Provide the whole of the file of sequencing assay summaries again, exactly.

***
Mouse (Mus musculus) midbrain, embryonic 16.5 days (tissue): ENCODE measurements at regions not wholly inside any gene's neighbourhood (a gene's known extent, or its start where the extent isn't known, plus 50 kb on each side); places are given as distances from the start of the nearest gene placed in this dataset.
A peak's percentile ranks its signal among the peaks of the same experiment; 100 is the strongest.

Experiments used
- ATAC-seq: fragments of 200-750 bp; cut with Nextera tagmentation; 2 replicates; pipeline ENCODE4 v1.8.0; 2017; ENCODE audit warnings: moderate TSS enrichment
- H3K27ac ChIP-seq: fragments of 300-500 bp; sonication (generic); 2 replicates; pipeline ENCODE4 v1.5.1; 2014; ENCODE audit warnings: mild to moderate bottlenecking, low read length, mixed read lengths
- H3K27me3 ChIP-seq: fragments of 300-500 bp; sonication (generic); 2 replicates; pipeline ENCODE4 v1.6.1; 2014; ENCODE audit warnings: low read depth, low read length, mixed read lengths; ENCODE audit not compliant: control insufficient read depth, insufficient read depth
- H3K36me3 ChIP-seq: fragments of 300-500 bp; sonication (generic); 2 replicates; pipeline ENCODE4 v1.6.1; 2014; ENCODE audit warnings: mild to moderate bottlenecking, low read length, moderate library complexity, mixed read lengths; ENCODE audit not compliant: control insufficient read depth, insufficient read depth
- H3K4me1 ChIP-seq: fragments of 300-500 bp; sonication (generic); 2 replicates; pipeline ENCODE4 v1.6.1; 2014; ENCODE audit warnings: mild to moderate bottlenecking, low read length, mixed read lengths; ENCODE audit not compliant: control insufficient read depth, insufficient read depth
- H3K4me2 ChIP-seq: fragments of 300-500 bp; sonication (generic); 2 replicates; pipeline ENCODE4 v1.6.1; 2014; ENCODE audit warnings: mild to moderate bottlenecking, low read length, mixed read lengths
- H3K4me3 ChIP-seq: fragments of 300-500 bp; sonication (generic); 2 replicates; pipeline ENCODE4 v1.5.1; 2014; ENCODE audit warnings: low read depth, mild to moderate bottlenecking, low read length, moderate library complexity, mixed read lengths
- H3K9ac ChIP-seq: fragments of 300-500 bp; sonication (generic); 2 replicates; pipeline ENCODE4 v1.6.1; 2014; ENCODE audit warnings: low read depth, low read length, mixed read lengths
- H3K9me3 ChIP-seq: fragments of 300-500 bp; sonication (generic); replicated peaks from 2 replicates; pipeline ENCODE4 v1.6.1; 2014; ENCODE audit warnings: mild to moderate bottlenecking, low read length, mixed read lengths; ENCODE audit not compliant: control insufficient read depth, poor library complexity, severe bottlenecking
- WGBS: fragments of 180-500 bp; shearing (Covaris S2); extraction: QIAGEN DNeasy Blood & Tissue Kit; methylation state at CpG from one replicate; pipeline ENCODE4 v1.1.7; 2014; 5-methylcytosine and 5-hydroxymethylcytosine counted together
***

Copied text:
Mouse (Mus musculus) midbrain, embryonic 16.5 days (tissue): ENCODE measurements at regions not wholly inside any gene's neighbourhood (a gene's known extent, or its start where the extent isn't known, plus 50 kb on each side); places are given as distances from the start of the nearest gene placed in this dataset.
A peak's percentile ranks its signal among the peaks of the same experiment; 100 is the strongest.

Experiments used
- ATAC-seq: fragments of 200-750 bp; cut with Nextera tagmentation; 2 replicates; pipeline ENCODE4 v1.8.0; 2017; ENCODE audit warnings: moderate TSS enrichment
- H3K27ac ChIP-seq: fragments of 300-500 bp; sonication (generic); 2 replicates; pipeline ENCODE4 v1.5.1; 2014; ENCODE audit warnings: mild to moderate bottlenecking, low read length, mixed read lengths
- H3K27me3 ChIP-seq: fragments of 300-500 bp; sonication (generic); 2 replicates; pipeline ENCODE4 v1.6.1; 2014; ENCODE audit warnings: low read depth, low read length, mixed read lengths; ENCODE audit not compliant: control insufficient read depth, insufficient read depth
- H3K36me3 ChIP-seq: fragments of 300-500 bp; sonication (generic); 2 replicates; pipeline ENCODE4 v1.6.1; 2014; ENCODE audit warnings: mild to moderate bottlenecking, low read length, moderate library complexity, mixed read lengths; ENCODE audit not compliant: control insufficient read depth, insufficient read depth
- H3K4me1 ChIP-seq: fragments of 300-500 bp; sonication (generic); 2 replicates; pipeline ENCODE4 v1.6.1; 2014; ENCODE audit warnings: mild to moderate bottlenecking, low read length, mixed read lengths; ENCODE audit not compliant: control insufficient read depth, insufficient read depth
- H3K4me2 ChIP-seq: fragments of 300-500 bp; sonication (generic); 2 replicates; pipeline ENCODE4 v1.6.1; 2014; ENCODE audit warnings: mild to moderate bottlenecking, low read length, mixed read lengths
- H3K4me3 ChIP-seq: fragments of 300-500 bp; sonication (generic); 2 replicates; pipeline ENCODE4 v1.5.1; 2014; ENCODE audit warnings: low read depth, mild to moderate bottlenecking, low read length, moderate library complexity, mixed read lengths
- H3K9ac ChIP-seq: fragments of 300-500 bp; sonication (generic); 2 replicates; pipeline ENCODE4 v1.6.1; 2014; ENCODE audit warnings: low read depth, low read length, mixed read lengths
- H3K9me3 ChIP-seq: fragments of 300-500 bp; sonication (generic); replicated peaks from 2 replicates; pipeline ENCODE4 v1.6.1; 2014; ENCODE audit warnings: mild to moderate bottlenecking, low read length, mixed read lengths; ENCODE audit not compliant: control insufficient read depth, poor library complexity, severe bottlenecking
- WGBS: fragments of 180-500 bp; shearing (Covaris S2); extraction: QIAGEN DNeasy Blood & Tissue Kit; methylation state at CpG from one replicate; pipeline ENCODE4 v1.1.7; 2014; 5-methylcytosine and 5-hydroxymethylcytosine counted together